Many members make a very Merry Christmas!

I was as an only child to my parents. When I was eight, my parents got divorced and honestly, I was okay with that. As I've grown up, my parents have remarried and begun new lives with new significant others, and my family tree has grown a ton. I now have stepmothers, stepfathers, stepbrothers and stepsisters, lots of stepcousins – even stepgrandparents. You name a step, I've got it.

And then I got married, so let's just quadruple my family tree. . . WOW!

When the holidays roll around, I have to lock down a schedule of when we’re getting together, where and with whom, and what all our people are getting or not getting, depending of course on which branch of the family tree we’re talking about. It's crazy hectic and uncomfortably packed with family holiday events alone. But there are all also the presents I have to get for other people we exchange gifts with. I’ve got to get all those gifts ready on time too, wrapped and prepared for the designated holiday party they goes with. There’s a lot to do during my holiday season!

The party invitations to all sorts of Thanksgiving and Christmas events start rolling in around mid-November. My husband, two boys and I are literally invited to nine different family events beginning the week of Thanksgiving, and ending the third week of December.

All you children from divorced families understand where I'm coming from. I don't mind it so much anymore, but my husband, who comes from a parental unit who has stood the test of time, has had a challenge getting used to the enormous amounts of get-togethers we are obligated to attend during Thanksgiving and Christmas season. And because my family at large is so large, he’s committed to spending quality time with a whole lot of folks we only see once a year and make meaningful chitchat about life. Whatever it involves, holiday time is mandatory family time every year – no excuses allowed.

It's hectic, no doubt about it. It's a task just keeping up with all the magnetic party invitations I've got stuck on the front of the fridge. But I get lots of beautiful holiday photo cards in the mail, and I get to have Christmas dinner a week before Christmas with my Dad, which involves 30 people (literally), and Christmas Eve dinner with my Mom, which involves only a few family members. Then on Christmas Day we get together with my husband's parents and throw wrapping paper at each other while opening presents, and I enjoy the new family members I have been linked to. I'm definitely not an only child anymore.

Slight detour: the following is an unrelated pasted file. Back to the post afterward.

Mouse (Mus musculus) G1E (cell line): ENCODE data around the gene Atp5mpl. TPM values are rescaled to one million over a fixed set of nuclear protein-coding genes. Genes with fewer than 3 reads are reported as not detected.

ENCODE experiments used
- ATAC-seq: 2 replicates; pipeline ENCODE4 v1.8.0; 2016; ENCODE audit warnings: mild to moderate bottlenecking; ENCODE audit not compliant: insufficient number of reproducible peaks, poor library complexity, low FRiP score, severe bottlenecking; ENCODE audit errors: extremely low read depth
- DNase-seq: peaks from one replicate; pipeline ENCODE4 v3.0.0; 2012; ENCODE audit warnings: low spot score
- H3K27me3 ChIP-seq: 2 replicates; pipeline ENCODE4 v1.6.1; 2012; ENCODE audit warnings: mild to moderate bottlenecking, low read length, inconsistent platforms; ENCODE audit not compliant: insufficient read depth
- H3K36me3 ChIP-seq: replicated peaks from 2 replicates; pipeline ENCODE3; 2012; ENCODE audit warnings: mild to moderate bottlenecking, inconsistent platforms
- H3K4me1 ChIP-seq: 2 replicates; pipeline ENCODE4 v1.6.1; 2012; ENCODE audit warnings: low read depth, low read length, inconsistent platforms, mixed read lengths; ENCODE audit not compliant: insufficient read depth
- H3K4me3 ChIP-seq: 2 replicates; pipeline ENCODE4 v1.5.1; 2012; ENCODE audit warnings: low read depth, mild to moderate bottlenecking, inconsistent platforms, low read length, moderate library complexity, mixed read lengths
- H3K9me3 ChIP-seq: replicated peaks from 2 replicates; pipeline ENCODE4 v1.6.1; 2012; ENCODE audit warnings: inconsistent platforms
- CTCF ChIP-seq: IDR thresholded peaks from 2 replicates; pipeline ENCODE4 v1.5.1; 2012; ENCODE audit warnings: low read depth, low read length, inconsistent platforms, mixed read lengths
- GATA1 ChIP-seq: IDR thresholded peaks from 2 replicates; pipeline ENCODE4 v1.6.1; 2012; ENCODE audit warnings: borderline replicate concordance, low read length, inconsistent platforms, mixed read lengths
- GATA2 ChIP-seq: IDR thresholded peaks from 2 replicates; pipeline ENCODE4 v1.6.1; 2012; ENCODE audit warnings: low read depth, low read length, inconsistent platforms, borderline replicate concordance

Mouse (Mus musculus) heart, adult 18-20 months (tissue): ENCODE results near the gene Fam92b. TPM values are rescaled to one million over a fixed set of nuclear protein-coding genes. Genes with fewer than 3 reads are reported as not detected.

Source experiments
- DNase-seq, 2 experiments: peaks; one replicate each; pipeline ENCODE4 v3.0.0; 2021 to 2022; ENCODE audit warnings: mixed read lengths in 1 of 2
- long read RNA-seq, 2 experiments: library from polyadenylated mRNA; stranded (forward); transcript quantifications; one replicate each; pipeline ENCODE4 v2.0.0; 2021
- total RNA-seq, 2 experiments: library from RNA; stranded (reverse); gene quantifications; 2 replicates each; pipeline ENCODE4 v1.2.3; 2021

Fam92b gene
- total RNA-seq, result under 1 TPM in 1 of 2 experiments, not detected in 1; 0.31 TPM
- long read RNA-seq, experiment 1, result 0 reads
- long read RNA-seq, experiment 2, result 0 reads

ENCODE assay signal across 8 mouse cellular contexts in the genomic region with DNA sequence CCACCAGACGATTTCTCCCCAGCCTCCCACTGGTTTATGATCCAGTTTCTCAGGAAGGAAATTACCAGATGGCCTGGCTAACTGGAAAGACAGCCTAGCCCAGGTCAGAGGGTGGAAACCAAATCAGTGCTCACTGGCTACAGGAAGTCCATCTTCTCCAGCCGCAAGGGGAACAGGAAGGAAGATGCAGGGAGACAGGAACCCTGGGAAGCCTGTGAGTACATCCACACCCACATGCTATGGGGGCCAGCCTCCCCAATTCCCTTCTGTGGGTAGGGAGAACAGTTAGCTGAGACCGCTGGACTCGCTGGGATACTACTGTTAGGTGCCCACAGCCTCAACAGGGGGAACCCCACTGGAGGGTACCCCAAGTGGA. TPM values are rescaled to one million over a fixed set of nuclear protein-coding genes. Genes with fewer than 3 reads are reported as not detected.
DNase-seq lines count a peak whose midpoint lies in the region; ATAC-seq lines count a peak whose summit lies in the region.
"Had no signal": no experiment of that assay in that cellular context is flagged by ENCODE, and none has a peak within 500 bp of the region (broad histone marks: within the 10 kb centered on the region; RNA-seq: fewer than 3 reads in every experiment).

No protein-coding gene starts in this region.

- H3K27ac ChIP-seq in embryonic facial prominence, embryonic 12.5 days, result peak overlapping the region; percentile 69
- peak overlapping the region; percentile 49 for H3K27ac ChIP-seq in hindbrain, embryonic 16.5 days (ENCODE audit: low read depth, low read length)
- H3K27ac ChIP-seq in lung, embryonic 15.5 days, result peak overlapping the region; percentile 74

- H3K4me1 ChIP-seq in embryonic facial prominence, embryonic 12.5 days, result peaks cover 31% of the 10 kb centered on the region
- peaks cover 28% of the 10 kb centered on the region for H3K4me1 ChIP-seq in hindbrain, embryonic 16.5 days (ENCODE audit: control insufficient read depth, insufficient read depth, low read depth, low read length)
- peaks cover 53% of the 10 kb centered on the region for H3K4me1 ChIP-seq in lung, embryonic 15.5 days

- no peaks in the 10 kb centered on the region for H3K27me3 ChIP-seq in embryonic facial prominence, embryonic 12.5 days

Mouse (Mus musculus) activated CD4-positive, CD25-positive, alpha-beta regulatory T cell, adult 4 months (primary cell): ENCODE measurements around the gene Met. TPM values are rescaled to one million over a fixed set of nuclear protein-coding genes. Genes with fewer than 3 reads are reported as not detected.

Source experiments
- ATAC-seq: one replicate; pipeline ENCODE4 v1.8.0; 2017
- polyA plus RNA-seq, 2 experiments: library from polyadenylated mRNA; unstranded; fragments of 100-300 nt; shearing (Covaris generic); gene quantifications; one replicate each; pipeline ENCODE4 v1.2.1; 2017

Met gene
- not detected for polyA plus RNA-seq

Friday, November 11, 2011

Magical, numerical, mathematical – these numbers go to 11, several times

As long as I can remember, I have loved numbers. I love numbers in repetition, numbers in sequence, and random numbers that somehow work themselves out mathematically in my head. 

Every day I am entertained by the quantity of cool number series I encounter.  The magic can happen anywhere – license plates, zip codes, digits on the clock – anywhere numerals converge.

The ultimate kismet for me, numerically speaking, happens every day at 11:11.  I love to see this particular time of day (and night) appear on my phone, digital clock or the lower-right corner of my computer screen.  I can’t exactly explain why, but I do.  When I see it, I’m compelled to shout it out loud – “11:11!” – or else it doesn’t “count” somehow (no pun intended).  I even set my clocks a few minutes apart throughout the house, so if i miss it on one clock, I can see it on another.

If it’s close, I’ll also sit and watch the clock until it hits 11:11.  My really good friends call or email me at 11:11 to make sure I don’t miss the experience.  Now that is love!  It’s actually a bit contagious, my love of numbers, and now that you have read this, I will go ahead and say it:  you will forever be aware of the 11:11’s that cross your path.  YOU ARE WELCOME!